Do you or don’t you?

IDID_Irene & JamesBy Ande Jacobson

Can you imagine being married to someone for 50 years? At Tabard’s first I Do! I Do! Saturday matinee, as Leslie and Jerry Lloyd gave the curtain speech, they queried the audience to see how many couples had been married for at least 20, 30, 40, 50, 55, 60, and finally 70 years. It was surprising how many hands shot up, and stayed up through 55. Once they got to 60, only one couple still had their hands up, so the Lloyd’s started counting by one’s. The wife’s hand went down when they got to 70, but the husband’s hand was still up. His confusion was understandable as their 70th anniversary is coming up in June this year.

Quite the lead-in for a musical about a longtime marriage, together through the good times and the bad, starting in 1898 and running through 1948. I’ll give one small bit away at this point, the marriage, and their lives are not over after 50 years, but that’s where the story ends in a bittersweet, yet heartwarming moment.

I Do! I Do! is a 1966 musical with book and lyrics by Tom Jones, and music by Harvey Schmidt, based on Jan de Hartog’s 1951 play, The Fourposter. The source play was a product of its time, and the musical version keeps that intact. I Do! I Do! has special appeal to director Doug Baird for his 100th production having starred in a previous run of the show.

James Creer and Irene Trapp bring Michael and Agnes to life on Tabard’s stage, dramatizing material that strongly appeals to a mature audience as a piece of nostalgia. Times were simpler in those days. People married young, and divorce, while it happened on occasion, wasn’t as prevalent then as it is now. Whatever difficulties arose during the marriage were worked out, a fact to which many of the couples in the audience that first Saturday afternoon could personally attest.

The story starts the day that Michael and Agnes are married as they nervously get ready to walk down the aisle. We are treated to their pre-wedding jitters, their ceremony, their exultation at being together, and their wedding night as first time newlyweds, Agnes having never seen a naked man before. Most of the action takes place in their bedroom though not necessarily “in bed,” and the downstage area (and just in front of the stage) sometimes signifies other locales such as the church they, and at least one of their children, marry in.

Their characterizations are very believable and in keeping with the times, and they both handle the physicality of their roles well. Early in the story, Trapp seems small, mousy even, as a proper woman of that era would be, and Agnes defers to her husband. Creer’s character is initially inept and unsure of himself, but as Michael blossoms in his career as a writer, Creer becomes somewhat bombastic, and his presence expands, at least for a while.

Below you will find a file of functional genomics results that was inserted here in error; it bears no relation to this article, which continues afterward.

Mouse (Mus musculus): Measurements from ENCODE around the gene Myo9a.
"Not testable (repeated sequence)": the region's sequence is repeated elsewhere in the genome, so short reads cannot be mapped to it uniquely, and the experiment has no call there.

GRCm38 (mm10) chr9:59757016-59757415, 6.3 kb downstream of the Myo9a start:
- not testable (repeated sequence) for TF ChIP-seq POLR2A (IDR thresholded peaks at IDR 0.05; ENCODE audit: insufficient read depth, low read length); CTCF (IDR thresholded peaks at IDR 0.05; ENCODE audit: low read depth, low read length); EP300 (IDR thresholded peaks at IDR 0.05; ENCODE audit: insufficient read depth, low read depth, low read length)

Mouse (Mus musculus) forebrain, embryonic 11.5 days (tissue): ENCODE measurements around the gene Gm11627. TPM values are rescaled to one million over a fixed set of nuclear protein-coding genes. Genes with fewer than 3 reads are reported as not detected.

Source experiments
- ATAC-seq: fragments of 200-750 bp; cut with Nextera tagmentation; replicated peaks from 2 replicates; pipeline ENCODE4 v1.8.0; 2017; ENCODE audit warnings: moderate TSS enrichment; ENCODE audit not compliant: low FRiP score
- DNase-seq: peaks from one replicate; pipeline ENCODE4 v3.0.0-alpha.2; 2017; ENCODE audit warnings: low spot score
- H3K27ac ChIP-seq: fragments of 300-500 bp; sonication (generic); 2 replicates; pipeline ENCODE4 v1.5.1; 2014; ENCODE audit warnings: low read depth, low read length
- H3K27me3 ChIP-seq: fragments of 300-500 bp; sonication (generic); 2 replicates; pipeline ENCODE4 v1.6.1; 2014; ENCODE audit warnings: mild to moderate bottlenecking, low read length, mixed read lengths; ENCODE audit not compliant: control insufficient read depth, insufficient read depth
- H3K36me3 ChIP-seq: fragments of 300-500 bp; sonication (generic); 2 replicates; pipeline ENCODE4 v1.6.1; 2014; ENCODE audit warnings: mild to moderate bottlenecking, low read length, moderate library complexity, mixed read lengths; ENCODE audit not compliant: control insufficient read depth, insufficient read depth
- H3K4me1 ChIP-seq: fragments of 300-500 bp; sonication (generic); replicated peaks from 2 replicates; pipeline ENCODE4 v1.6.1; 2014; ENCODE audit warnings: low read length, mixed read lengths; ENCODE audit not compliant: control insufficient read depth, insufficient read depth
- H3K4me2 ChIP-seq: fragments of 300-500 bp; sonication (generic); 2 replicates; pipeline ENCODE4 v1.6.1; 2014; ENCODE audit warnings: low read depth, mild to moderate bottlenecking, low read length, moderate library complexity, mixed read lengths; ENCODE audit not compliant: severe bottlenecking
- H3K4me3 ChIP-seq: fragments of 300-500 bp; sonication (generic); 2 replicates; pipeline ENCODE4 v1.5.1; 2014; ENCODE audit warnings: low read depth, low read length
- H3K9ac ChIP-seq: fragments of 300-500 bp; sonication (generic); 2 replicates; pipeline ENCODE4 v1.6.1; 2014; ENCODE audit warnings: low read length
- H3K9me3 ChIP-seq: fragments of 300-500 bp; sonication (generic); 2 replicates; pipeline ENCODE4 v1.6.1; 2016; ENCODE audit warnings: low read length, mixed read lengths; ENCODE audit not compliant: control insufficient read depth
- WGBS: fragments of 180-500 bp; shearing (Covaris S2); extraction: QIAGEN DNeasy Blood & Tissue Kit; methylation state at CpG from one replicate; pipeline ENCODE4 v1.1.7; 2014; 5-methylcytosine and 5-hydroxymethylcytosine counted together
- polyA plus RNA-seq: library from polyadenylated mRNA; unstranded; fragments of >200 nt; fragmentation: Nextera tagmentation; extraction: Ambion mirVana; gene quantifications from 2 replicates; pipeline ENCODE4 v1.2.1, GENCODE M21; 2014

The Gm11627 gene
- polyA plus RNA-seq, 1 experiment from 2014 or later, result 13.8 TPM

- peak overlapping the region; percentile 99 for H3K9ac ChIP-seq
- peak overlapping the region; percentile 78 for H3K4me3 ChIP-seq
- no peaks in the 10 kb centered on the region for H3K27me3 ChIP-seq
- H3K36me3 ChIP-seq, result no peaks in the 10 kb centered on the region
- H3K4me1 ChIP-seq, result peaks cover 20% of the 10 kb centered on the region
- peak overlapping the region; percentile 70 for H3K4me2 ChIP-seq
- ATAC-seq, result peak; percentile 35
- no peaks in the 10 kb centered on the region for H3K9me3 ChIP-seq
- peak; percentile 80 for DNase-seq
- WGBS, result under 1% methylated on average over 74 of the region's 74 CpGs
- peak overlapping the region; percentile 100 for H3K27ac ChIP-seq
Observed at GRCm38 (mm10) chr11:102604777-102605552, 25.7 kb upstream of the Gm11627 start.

Through all of it, Creer and Trapp are very natural, giving us a glimpse of the societally influenced, gender-based differences of the time. As they sing the opening sequence; however, their voices are mismatched. Creer’s voice stands out and belies any insecurities that Michael might feel. In comparison, Trapp’s voice is too soft initially, and she is overpowered by Creer in the early numbers. Their vocal balance eventually evens out a bit as the story evolves, Trapp’s Agnes finally coming into her own when they have their first fight.

Musically, the show is mostly played through. Much of the story is sung, and even many of the spoken scenes are underscored. While the material is quite nostalgic, in places some of the lyrics are maddeningly repetitive or hackneyed such as those in “I Do! I Do!” and “What is a Woman?” respectively.

The most interesting and clever number in the show is “Nobody’s Perfect” when Michael and Agnes have their first real dispute over one another’s various irritating habits. The number is performed as a musical argument. Some of it is lyrical. Other sections of the number consist of rapid-fire rhythmic figures with a percussive accompaniment helping to punctuate the moment that comes off as sort of an old-fashioned rap before rap existed as an art form.

Amy Roberts’ costumes catch the march of time, and they provide a touch of elegance. Of particular note are costumes for a book party Michael and Agnes attend. Creer is very dapper in his pinstriped trousers, long coat, and ascot, and Trapp is lovely in her silver and gray ruffled gown. Larry Carothers provided a wonderful “Flaming Agnes” crown that must be seen to be believed, feathers and all.

Musical director/keyboardist Samuel Cisneros and fellow keyboardist Doug Forsyth play through the show beautifully, giving vigor to the jazzy, pop score that almost never sleeps. The orchestration calls for two pianos, one doubling celeste. While it would be nice to have acoustic pianos to add additional warmth and depth to the instrumentals, their electric keyboards fit nicely into the tight spot upstage of the bed.

I Do! I Do! incorporates equal measures of humor and light drama. While some of the material is dated, the show is gentle and is appropriate for all ages, though a mature audience will more fully appreciate the nostalgic aspects.

What: I Do! I Do! with book & lyrics by Tom Jones, and music by Harvey Schmidt

When: Continues through 28 February 2016

Where: Theatre on San Pedro Square, 29 N. San Pedro Square, San Jose, CA

Info: See www.tabardtheatre.org or call 800-838-3006.

(Photo courtesy of Tabard Theatre Company)

Additional references:
I Do! I Do! (The Original Broadway Cast Recording)
The Fourposter: A Comedy in Three Acts (The Samuel French Theater Bookshop, #59)

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